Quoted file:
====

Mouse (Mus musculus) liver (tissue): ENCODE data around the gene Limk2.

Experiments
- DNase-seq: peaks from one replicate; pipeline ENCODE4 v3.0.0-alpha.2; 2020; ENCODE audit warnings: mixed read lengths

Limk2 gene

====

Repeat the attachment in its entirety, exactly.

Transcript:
Mouse (Mus musculus) liver (tissue): ENCODE data around the gene Limk2.

Experiments
- DNase-seq: peaks from one replicate; pipeline ENCODE4 v3.0.0-alpha.2; 2020; ENCODE audit warnings: mixed read lengths

Limk2 gene